par Stephan, André ;Crawford, Robert
Référence Architectural Science Review, 57, 1, page (39-48),
Publication Publié, 2014-04-16
Article révisé par les pairs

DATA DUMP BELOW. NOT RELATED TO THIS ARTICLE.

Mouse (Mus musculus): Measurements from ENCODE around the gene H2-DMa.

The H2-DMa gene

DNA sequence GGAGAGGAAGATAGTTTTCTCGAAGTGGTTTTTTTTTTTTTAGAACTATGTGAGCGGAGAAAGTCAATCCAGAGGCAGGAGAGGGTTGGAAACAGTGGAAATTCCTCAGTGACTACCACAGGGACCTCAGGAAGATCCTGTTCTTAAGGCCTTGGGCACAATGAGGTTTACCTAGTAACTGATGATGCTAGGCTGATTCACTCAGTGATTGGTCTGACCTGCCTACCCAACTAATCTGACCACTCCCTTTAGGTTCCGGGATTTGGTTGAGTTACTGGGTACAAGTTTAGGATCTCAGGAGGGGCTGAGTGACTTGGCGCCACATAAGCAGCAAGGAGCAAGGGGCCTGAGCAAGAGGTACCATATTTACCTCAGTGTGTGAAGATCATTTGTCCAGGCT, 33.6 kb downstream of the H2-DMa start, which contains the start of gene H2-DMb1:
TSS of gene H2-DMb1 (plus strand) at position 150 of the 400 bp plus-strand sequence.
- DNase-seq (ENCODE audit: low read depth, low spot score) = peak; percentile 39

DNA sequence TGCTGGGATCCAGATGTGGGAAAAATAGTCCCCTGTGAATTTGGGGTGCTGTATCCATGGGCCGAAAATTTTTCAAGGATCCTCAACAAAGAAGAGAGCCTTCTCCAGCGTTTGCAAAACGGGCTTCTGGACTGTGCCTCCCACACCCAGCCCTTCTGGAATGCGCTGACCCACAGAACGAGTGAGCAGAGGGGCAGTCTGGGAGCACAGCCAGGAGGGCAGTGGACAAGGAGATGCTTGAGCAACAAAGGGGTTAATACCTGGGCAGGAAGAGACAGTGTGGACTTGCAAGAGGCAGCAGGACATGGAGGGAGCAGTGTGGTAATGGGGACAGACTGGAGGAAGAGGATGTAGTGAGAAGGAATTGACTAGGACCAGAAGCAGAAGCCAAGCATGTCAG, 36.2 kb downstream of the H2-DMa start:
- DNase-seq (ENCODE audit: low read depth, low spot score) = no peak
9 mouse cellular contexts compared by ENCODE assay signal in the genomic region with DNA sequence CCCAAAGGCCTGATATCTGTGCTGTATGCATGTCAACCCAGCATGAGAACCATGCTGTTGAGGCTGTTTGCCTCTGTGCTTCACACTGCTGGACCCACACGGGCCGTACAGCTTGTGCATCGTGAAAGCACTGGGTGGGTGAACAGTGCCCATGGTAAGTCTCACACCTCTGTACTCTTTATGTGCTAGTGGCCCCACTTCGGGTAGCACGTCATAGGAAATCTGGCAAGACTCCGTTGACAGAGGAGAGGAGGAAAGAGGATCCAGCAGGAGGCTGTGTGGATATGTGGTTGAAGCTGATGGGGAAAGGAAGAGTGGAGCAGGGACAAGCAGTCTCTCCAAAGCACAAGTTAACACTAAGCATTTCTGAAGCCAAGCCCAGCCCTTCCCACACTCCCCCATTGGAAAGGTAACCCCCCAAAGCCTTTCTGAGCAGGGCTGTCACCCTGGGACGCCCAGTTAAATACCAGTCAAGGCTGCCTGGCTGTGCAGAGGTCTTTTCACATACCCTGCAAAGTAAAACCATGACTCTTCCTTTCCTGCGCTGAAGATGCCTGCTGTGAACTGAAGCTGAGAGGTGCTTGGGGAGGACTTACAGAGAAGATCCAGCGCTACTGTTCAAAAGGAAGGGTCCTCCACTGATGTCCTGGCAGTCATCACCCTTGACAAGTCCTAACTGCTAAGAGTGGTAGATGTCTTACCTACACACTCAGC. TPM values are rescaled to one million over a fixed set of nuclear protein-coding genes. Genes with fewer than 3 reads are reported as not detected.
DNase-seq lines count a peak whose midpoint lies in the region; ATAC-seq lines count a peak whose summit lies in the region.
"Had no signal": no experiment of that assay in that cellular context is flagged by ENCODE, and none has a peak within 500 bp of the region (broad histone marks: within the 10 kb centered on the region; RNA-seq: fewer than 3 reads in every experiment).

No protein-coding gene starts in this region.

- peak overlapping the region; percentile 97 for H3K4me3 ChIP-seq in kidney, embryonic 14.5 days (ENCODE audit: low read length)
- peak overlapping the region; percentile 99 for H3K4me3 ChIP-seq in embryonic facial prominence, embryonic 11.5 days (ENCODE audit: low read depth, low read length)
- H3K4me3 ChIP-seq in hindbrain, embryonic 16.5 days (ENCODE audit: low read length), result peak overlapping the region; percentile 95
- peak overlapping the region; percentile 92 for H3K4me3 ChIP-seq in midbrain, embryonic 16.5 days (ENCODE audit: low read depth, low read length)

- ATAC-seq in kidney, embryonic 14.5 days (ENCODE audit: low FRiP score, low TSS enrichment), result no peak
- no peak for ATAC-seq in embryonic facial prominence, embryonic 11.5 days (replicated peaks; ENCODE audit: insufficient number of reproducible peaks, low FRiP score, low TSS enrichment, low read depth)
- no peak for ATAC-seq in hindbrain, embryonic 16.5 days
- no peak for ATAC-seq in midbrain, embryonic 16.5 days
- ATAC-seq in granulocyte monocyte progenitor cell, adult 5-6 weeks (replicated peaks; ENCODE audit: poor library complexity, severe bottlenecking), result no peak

Résumé : Current assessments of residential building energy demand focus mainly on their operational aspect, notably in terms of space heating and cooling. The embodied energy of buildings and the transport energy consumption of their occupants are typically overlooked. Recent studies have shown that these two energy demands can represent more than half of the life-cycle energy of a building over 50 years. This study presents a holistic model and software tool which take into account energy requirements at the building scale, i.e. the embodied and operational energy of the building and its refurbishment, and at the urban scale, i.e. the embodied energy of nearby infrastructures (roads, power lines, etc.) and the transport energy (direct and indirect) of its occupants. All associated greenhouse-gas emissions are also quantified. A case study, located near Melbourne, Australia, confirms that each of the embodied, operational and transport requirements is nearly equally significant. Embodied and transport energy consumptions represent on average 63% of the life-cycle energy and 60% of the life-cycle greenhouse-gas emissions. The developed holistic model provides building designers, planners and decision-makers with a powerful means to reduce the overall energy consumption and associated greenhouse-gas emissions of residential buildings.